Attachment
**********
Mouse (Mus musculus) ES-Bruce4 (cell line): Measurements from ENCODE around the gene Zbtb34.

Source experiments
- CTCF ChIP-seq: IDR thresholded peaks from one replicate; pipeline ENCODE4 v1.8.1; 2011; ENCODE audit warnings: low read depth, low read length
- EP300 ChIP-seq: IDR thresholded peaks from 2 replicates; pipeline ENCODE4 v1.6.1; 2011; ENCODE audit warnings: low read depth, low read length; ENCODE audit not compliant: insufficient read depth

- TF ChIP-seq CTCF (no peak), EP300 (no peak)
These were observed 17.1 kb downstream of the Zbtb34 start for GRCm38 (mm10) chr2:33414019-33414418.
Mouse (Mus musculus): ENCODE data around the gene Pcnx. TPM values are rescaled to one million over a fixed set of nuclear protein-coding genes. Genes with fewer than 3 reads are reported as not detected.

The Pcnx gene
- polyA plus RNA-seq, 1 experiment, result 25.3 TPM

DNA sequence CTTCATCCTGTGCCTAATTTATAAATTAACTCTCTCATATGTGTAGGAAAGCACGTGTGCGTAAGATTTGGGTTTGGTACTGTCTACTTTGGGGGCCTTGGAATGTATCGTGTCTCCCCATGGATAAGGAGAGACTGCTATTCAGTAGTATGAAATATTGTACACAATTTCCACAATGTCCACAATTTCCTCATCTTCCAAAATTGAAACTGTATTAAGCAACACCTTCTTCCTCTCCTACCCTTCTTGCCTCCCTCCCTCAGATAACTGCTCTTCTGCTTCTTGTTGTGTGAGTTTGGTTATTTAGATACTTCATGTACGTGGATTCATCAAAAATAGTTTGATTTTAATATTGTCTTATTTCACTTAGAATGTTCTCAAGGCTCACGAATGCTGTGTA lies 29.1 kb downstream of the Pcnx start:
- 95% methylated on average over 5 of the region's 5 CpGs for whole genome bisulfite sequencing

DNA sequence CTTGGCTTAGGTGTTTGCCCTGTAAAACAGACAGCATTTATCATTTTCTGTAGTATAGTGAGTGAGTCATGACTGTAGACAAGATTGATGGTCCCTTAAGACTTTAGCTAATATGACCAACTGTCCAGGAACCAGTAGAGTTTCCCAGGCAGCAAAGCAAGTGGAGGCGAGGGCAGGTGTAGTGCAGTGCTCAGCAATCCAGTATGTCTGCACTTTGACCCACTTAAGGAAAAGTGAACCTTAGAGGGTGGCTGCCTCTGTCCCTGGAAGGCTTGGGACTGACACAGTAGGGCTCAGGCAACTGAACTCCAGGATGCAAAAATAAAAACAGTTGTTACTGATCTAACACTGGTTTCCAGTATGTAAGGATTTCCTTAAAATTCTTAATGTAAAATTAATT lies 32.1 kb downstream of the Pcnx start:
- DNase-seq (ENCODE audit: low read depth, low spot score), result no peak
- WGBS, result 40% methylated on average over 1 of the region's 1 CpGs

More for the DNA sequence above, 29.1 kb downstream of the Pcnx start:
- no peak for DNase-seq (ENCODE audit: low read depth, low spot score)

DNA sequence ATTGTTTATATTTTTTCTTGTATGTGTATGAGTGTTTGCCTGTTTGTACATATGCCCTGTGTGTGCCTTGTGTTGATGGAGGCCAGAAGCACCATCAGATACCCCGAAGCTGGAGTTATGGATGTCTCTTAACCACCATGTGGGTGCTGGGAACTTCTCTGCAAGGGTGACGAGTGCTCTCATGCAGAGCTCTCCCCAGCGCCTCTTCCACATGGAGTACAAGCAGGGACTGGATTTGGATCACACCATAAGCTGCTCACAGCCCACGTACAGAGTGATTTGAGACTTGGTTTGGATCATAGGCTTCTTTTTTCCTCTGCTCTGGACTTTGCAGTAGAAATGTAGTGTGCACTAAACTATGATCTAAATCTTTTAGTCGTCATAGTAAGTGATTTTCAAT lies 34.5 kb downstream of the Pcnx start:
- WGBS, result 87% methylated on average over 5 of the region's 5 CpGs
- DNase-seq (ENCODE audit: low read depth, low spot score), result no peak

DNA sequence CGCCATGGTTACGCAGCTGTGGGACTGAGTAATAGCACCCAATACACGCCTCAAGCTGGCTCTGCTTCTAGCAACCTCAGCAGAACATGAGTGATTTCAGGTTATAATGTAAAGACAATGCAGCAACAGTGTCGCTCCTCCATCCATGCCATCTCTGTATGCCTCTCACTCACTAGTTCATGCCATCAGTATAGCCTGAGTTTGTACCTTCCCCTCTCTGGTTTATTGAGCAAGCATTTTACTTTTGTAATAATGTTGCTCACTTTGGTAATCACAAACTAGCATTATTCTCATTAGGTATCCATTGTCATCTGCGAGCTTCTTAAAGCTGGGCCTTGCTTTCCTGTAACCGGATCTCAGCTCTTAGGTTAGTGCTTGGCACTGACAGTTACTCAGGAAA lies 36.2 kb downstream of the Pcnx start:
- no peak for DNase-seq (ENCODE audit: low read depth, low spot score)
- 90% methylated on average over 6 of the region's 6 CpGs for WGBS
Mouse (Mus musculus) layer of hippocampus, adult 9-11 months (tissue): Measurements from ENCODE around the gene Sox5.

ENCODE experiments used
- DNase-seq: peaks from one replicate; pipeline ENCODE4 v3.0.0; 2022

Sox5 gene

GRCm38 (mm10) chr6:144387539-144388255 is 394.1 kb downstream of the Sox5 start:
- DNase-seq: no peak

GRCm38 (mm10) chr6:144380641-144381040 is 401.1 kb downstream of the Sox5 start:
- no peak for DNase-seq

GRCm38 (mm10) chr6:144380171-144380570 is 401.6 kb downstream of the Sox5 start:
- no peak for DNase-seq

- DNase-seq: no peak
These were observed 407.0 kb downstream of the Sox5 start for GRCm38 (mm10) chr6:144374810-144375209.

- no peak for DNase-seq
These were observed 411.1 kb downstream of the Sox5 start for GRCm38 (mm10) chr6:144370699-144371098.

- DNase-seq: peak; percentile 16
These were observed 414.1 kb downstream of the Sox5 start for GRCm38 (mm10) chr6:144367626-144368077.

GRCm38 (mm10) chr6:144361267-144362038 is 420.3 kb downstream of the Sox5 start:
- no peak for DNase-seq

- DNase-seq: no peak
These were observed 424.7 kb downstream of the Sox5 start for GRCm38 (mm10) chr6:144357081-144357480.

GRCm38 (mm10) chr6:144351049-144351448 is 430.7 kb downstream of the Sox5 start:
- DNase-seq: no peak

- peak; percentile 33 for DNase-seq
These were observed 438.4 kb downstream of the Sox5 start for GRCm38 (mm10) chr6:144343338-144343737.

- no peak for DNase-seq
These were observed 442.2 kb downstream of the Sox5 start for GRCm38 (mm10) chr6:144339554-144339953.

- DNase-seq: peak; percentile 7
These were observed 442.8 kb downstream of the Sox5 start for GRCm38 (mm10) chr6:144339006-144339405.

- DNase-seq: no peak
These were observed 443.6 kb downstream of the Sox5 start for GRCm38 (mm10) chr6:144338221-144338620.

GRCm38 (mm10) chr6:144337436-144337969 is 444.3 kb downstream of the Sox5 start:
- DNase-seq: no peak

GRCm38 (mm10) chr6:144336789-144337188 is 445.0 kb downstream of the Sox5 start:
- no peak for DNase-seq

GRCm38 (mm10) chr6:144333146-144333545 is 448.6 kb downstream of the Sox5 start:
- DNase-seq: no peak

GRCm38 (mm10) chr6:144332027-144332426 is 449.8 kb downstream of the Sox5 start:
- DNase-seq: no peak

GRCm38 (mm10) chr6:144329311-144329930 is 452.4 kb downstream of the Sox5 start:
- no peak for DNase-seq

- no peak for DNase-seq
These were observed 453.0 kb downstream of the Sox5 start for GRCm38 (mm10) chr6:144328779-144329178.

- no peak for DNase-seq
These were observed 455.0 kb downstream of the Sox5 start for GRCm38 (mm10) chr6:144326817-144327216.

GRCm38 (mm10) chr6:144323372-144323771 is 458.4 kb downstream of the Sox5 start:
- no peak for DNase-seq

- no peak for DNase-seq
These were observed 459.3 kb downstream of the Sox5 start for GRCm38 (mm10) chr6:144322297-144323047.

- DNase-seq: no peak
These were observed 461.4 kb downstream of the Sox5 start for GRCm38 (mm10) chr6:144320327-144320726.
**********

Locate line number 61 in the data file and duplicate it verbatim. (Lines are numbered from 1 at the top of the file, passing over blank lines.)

GRCm38 (mm10) chr6:144329311-144329930 is 452.4 kb downstream of the Sox5 start: